Compensation for a Work Accident
Some estimates put the number of work accidents each year at over one million and so there is plenty of scope for compensation claims against employers, providing negligence can be proved. These accidents often result from faulty equipment or may be caused by a fellow employee causing some sort of obstruction that results in a fall. Since your employer is responsible for all employees, you have a claim in either case if you have suffered as a result of the accident - this may be physical suffering, financial loss or both.
Claiming compensation for work accidents is a relatively new practice, with employees previously often being admonished for their own carelessness. Now the increase in health and safety legislation and other regulations together with a change in attitudes means employees are more likely to claim if they have an accident at work. However, since employers do generally take accident prevention measures, the incidence of claims in the workplace is still less than accident claims in private life.
Despite the increase of compensation claims for accidents at work, people are often nevertheless worried about making a claim against their employer. This is understandable because people naturally fear that this could result in a poorer relationship with their employer, reduced opportunities and even the loss of their job.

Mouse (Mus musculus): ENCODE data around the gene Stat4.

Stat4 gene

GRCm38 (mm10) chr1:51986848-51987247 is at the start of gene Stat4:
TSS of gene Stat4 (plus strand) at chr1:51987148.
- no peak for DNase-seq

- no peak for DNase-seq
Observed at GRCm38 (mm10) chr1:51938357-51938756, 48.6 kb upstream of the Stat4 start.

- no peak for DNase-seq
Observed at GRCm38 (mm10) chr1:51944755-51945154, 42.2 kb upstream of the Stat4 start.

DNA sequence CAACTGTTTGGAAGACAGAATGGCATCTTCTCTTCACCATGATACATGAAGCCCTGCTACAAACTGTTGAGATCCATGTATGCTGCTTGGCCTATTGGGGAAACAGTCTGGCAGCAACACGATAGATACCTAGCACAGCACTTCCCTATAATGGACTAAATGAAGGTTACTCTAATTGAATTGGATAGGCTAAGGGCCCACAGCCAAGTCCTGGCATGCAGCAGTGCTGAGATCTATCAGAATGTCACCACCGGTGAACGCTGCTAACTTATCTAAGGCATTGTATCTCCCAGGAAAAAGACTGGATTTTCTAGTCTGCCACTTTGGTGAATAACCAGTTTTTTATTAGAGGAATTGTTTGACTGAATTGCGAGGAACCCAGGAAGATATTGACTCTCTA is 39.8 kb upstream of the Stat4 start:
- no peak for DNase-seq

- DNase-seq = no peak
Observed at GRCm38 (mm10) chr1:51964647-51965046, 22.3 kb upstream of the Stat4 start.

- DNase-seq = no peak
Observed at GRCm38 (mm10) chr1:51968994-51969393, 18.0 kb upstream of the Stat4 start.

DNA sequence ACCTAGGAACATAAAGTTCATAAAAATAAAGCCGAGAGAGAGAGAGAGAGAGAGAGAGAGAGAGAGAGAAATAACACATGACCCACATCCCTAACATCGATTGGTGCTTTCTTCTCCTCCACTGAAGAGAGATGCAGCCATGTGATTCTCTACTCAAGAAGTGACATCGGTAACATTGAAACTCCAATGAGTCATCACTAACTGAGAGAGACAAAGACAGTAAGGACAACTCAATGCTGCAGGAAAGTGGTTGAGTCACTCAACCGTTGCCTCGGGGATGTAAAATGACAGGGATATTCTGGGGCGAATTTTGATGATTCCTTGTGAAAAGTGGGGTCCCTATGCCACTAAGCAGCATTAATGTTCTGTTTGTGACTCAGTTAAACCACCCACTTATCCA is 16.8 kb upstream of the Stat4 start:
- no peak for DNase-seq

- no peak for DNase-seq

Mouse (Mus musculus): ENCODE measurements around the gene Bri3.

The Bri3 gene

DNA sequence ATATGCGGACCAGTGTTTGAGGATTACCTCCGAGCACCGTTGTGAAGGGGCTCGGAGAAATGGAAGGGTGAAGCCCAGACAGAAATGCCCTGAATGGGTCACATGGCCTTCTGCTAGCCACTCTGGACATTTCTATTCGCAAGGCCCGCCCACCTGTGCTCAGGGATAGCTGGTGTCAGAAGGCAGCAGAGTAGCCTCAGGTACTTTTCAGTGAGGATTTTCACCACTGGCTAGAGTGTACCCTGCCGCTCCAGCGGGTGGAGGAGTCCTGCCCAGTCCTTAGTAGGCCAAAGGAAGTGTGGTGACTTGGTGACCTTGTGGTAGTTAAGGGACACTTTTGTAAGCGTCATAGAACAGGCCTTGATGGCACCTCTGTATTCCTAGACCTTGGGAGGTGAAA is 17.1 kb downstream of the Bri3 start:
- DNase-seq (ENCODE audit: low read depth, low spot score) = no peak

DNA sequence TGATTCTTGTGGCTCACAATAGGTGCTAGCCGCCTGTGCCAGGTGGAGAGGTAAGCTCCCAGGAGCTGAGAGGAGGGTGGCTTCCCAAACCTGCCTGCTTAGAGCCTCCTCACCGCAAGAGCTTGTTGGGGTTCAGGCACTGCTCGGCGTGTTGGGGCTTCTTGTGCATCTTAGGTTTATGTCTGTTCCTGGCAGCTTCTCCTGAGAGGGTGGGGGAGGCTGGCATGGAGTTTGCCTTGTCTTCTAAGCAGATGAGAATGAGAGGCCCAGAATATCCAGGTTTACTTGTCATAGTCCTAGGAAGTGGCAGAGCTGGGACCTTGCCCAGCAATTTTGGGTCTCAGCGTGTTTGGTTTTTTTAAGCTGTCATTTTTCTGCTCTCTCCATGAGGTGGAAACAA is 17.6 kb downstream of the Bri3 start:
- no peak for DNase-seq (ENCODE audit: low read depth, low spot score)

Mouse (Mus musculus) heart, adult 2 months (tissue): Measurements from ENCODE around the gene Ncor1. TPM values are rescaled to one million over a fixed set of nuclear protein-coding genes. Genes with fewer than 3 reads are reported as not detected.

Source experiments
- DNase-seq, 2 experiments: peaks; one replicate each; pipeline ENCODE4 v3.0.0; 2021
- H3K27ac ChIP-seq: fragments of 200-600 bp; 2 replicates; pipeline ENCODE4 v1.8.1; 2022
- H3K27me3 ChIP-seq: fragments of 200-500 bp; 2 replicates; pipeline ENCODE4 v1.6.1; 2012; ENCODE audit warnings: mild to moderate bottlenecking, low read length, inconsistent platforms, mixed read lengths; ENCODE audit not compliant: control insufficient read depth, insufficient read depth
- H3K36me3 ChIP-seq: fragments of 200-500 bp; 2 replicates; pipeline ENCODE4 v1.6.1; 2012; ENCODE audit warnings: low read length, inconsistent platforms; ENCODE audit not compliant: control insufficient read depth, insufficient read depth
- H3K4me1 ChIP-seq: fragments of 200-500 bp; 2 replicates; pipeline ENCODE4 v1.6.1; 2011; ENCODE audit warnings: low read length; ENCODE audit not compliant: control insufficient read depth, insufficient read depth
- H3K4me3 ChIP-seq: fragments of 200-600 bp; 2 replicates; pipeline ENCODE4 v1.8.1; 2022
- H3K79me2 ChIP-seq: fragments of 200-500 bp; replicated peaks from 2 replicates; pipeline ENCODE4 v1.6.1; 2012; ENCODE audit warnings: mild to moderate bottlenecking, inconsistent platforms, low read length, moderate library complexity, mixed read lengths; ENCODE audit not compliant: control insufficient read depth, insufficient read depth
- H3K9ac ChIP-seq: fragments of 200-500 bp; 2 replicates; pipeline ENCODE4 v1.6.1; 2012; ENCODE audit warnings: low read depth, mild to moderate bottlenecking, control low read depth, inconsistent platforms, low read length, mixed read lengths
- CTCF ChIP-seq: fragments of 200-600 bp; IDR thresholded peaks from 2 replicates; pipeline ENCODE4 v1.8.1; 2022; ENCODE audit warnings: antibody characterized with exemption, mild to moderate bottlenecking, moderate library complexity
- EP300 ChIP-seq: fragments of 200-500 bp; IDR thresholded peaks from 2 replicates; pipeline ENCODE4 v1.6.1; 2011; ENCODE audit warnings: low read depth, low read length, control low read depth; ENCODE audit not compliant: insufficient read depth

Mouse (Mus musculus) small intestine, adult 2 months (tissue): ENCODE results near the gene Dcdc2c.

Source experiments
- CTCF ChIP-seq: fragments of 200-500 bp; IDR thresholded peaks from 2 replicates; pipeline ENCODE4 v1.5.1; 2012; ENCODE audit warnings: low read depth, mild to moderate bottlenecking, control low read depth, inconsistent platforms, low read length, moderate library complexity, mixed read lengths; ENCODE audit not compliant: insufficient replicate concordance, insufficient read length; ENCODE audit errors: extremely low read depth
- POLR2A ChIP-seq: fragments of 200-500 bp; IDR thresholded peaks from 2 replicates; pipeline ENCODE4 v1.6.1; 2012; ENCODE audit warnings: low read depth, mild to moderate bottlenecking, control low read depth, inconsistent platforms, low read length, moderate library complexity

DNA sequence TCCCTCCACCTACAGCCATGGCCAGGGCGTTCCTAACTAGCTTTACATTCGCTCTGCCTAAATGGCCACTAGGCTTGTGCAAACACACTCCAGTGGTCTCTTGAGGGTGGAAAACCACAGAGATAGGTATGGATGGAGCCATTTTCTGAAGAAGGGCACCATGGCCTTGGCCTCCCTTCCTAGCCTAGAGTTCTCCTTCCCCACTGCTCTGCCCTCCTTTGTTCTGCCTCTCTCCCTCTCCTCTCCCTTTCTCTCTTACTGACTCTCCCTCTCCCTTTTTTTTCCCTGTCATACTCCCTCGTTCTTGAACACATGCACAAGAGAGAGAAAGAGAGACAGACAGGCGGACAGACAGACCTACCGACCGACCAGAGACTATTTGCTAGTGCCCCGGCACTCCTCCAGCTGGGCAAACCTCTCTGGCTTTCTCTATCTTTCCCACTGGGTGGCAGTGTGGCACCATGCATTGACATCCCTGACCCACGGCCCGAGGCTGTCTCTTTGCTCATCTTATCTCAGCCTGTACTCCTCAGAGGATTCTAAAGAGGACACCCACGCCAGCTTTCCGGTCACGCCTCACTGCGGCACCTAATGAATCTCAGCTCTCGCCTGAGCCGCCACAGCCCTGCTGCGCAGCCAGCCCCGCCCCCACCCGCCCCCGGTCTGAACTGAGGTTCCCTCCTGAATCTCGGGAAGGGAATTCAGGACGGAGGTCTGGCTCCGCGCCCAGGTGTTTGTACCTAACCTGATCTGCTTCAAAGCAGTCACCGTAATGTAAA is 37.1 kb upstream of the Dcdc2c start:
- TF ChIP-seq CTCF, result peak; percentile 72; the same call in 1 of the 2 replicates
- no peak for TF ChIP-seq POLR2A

Employees shouldn't worry about making a claim for several reasons. Firstly, any compensation that is paid will not come directly out of the company's bank account. Firms are legally obliged to have insurance cover for this sort of thing and therefore the absolute maximum amount they will have to pay is any excess written into the policy. Given the level of legislation these days and the attitudes that prevail, employers will almost certainly expect a compensation claim when an accident occurs where there is possible negligence. Indeed, they will probably be surprised if no claim results and so are unlikely to bear any personal grudge as the result of a claim.
There is legislation in place that prevents companies dismissing their employees simply because they brought a claim against them. If this occurs, therefore, you will have a claim for wrongful dismissal in addition to your compensation claim. And any reduced opportunities or advancement may be construed as constructive dismissal, which can amount to the same thing.
On a more positive note, any claim you make for compensation may at least spur your employer into making improvements that will mean the workplace is safer and future accidents are prevented. In the longer term, this will reduce the likelihood of future suffering and may actually save your employer money since other and possibly more expensive claims will be avoided.
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